Edge Platform Provides Machine Condition Monitoring Solution

ADLINK Technology has announced the release of its new MCM-100 machine condition monitoring edge platform, highlighting continuous 24/7 data collection and vibration measurement with maximized precision and sampling rates for rotating machinery and equipment. Integrating data collection, vibration analysis algorithms, computation and network connection tasking in a single system, the MCM-100 enables rotating machinery, tooling, and plant and automation equipment operators to easily overcome challenges inherent in conventional equipment maintenance.

According to the company, this intelligent machine monitoring solution replaces conventional manual inspection methods, providing 24/7 online monitoring and failure prediction, accurate control of machine status and responsive maintenance in real time.

The ultra-compact MCM-100 features high 24-bit resolution (compared with conventional 12-bit to 16-bit solutions) and captures high-frequency signals at a very high 128 kS/s, dramatically improving on conventional solutions’ 20 kS/s or less, delivering significantly more vibration data for analysis. Benefiting from high performance Intel Atom x7-E3950 processors, the MCM-100 provides edge-based data acquisition, domain algorithm, data analytics, machine status conversion, usage trends, alarms, and more. In addition, a LAN port and optional wireless Wi-Fi module support enable seamless data connectivity.

ADLINK’s MCM-100 all-in-one design simplifies setup, with a minimal footprint enabling quick and easy installation in proximity to equipment, reducing wiring costs and effort, while integrated function and rugged construction guarantee the MCM-100 full operability in harsh industrial environments. Features include built-in IEPE 2 mA excitation current source on each channel requiring no additional signal conditioning, and the included accelerometer attaches magnetically, allowing easy relocation to any test point, avoiding the cost and effort of non-adjustable tapping meters.

ADLINK Technology | www.adlinktech.com

Analog ICs Meet Industrial System Needs

Jeff Lead Image Analog Inustrial

Connectivity, Control and IIoT

Whether it’s connecting with analog sensors or driving actuators, analog ICs play many critical roles in industrial applications. Networked systems add new wrinkles to the industrial analog landscape.

By Jeff Child

While analog ICs are important in a variety of application areas, their place in the industrial market stands out. Industrial applications depend heavily on all kinds of interfacing between real-world analog signals and the digital realm of processing and control. Today’s factory environments are filled with motors to control, sensors to link with and measurements to automate. And as net-connected systems become the norm, analog chip vendors are making advances to serve the new requirements of the Industrial Internet-of-Things (IIoT) and Smart Factories.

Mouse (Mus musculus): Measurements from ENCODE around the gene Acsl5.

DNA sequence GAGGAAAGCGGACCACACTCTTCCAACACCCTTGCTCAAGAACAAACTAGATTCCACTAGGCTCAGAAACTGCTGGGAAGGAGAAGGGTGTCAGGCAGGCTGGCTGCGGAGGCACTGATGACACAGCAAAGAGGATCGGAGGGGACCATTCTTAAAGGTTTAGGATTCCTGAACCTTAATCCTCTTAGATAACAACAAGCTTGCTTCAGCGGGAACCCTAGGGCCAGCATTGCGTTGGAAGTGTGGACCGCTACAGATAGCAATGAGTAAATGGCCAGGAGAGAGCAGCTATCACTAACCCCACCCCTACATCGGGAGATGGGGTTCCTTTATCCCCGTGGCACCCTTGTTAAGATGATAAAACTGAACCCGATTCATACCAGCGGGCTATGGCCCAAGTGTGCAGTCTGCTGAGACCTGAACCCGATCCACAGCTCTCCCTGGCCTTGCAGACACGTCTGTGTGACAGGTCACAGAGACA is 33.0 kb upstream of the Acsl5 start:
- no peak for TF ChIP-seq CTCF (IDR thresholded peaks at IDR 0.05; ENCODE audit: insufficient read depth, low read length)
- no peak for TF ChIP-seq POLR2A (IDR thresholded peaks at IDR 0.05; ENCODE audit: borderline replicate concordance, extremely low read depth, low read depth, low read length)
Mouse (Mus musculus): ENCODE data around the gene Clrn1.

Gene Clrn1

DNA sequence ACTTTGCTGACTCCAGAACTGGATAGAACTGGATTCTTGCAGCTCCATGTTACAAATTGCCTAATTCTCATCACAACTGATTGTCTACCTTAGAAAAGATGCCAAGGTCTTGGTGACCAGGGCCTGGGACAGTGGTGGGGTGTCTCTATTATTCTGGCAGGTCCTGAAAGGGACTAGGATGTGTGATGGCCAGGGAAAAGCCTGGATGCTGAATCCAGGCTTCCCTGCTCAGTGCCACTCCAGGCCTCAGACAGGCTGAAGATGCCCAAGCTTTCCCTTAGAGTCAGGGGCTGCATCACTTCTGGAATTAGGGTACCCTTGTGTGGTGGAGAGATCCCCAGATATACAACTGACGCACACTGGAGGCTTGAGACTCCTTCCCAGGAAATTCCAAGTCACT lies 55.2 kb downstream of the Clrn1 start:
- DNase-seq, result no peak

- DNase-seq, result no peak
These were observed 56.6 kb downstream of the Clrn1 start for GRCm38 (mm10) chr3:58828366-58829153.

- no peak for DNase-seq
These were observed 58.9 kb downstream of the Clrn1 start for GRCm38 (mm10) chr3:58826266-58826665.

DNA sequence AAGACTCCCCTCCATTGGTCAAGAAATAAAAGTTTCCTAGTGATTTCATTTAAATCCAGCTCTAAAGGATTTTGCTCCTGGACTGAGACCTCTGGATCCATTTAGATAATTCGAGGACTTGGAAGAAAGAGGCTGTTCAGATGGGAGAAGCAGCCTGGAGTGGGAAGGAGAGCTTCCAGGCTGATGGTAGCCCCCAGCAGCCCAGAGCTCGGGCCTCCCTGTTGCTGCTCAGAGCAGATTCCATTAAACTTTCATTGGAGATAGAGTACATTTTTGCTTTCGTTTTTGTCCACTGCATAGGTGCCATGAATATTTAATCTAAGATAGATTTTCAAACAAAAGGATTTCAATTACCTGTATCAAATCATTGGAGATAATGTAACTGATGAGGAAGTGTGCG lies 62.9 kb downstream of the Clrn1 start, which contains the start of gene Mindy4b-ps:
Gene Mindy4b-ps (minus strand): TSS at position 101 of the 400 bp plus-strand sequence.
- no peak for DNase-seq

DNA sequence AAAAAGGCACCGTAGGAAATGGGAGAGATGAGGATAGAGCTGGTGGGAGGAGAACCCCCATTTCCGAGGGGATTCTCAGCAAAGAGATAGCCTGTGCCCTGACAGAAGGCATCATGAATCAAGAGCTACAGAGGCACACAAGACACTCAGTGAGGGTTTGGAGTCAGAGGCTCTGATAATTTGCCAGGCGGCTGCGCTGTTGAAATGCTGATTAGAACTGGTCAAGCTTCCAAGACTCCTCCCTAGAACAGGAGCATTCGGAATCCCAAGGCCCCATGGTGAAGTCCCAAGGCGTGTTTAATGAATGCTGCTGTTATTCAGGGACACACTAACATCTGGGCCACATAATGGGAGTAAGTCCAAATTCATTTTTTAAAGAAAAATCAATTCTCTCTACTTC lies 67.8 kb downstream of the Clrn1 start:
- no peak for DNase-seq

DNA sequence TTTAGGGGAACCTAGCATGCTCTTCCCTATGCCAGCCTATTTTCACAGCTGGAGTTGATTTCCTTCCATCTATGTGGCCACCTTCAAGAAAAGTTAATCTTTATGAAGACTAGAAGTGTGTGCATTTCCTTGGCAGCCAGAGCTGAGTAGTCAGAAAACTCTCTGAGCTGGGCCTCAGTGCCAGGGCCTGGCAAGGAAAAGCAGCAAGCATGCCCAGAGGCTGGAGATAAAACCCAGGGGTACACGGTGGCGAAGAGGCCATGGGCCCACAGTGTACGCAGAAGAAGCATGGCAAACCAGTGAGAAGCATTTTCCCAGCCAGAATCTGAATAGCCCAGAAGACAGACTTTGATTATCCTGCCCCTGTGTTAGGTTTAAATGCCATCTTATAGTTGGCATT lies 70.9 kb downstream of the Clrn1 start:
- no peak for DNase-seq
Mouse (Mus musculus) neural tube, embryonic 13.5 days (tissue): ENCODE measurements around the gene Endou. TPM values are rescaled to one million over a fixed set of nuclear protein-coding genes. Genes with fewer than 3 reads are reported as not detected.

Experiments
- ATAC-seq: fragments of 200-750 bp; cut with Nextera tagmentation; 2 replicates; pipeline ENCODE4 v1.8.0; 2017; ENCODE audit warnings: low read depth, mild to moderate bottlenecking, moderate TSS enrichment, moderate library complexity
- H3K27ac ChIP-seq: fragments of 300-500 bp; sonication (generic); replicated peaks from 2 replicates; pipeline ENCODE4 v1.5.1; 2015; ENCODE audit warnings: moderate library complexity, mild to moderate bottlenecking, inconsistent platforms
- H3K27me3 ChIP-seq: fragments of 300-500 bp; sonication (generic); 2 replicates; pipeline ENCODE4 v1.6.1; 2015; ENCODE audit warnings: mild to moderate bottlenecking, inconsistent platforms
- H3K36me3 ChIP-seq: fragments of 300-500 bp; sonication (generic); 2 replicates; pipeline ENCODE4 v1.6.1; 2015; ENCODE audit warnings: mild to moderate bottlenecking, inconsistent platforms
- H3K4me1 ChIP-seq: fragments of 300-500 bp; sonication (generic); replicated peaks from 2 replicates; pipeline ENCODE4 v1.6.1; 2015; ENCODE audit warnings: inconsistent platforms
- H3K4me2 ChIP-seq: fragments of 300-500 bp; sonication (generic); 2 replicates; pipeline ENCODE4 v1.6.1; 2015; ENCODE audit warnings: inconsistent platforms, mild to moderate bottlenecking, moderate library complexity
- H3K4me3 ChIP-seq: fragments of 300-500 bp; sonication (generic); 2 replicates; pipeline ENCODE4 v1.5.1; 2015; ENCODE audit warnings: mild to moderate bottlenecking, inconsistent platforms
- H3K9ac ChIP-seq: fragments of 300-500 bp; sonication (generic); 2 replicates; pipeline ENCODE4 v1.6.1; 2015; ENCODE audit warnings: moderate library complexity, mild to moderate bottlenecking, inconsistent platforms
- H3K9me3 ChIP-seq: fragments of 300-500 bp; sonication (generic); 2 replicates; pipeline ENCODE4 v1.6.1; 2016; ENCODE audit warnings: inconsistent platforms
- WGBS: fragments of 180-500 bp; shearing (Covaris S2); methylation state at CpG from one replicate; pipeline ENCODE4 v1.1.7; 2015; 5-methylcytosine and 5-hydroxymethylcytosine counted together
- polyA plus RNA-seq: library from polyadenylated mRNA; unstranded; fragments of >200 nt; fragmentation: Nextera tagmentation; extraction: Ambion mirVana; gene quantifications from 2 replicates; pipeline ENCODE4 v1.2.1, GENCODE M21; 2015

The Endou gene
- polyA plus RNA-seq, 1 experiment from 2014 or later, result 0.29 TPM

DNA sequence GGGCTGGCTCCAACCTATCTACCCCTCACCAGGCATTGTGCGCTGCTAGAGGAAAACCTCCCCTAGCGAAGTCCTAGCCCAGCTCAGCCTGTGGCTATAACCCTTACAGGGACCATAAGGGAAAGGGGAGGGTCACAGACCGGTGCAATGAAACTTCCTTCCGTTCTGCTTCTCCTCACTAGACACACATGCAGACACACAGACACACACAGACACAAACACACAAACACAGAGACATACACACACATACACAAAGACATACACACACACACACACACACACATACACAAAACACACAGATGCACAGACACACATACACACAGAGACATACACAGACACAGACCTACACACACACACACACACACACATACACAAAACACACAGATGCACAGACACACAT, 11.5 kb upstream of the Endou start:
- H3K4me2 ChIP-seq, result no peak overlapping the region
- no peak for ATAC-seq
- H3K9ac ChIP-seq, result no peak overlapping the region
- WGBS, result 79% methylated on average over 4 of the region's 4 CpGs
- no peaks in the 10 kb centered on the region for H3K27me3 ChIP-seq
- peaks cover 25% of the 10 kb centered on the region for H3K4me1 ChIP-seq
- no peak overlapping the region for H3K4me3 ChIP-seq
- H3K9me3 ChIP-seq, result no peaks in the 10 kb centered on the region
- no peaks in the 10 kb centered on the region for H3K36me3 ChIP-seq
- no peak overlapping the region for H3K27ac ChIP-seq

It’s noteworthy, for example, that Analog Devices‘ third quarter fiscal year 2017 report this summer cited the “highly diverse and profitable industrial market” as the lead engine of its broad-based year-over-year growth. Taken together, these factors all make industrial applications a significant market for analog IC vendors, and those vendors are keeping pace by rolling out diverse solutions to meet those needs.

Figure 1

Figure 1 This diagram from Texas Instruments illustrates the diverse kinds of analog sub-systems that are common in industrial systems—an industrial drive/control system in this case.

While it’s impossible to generalize about industrial systems, Figure 1 illustrates the diverse kinds of analog sub-systems that are common in industrial systems—industrial drive/control in that case. All throughout 2017, manufacturers of analog ICs have released a rich variety of chips and development solutions to meet a wide range of industrial application needs.

SOLUTIONS FOR PLCs

Programmable Logic Controllers (PLCs) remain a staple in many industrial systems. As communications demands increase and power management gets more difficult, transceiver technologies have evolved to keep up. PLC and IO-Link gateway systems must dissipate large amounts of power depending. That amount of power is often tied to I/O configuration—IO-Link, digital I/O and/or analog I/O. As these PLCs evolve into new Industrial 4.0 smart factories, special attention must be considered to achieve smarter, faster, and lower power solutions. Exemplifying those trends, this summer Maxim Integrated announced the MAX14819, a dual-channel, IO-Link master transceiver.

The architecture of the MAX14819 dissipates 50% less heat compared to other IO-Link Master solutions and is fully compatible in all modes for IO-Link and SIO compliance. It provides robust L+ supply controllers with settable current limiting and reverse voltage/current protection to help ensure robust communications with the lowest power consumption. With just one microcontroller, the integrated framer/UART enables a scalable and cost-effective architecture while enabling very fast cycle times (up to
400 µs) and reducing latency. The MAX14819 is available in a 48-pin (7 mm x 7 mm) TQFN package and operates over a -40°C to +125°C temperature range.  …

Read the full article in the November 328 issue of Circuit Cellar

Don’t miss out on upcoming issues of Circuit Cellar. Subscribe today!
Note: We’ve made the October 2017 issue of Circuit Cellar available as a free sample issue. In it, you’ll find a rich variety of the kinds of articles and information that exemplify a typical issue of the current magazine.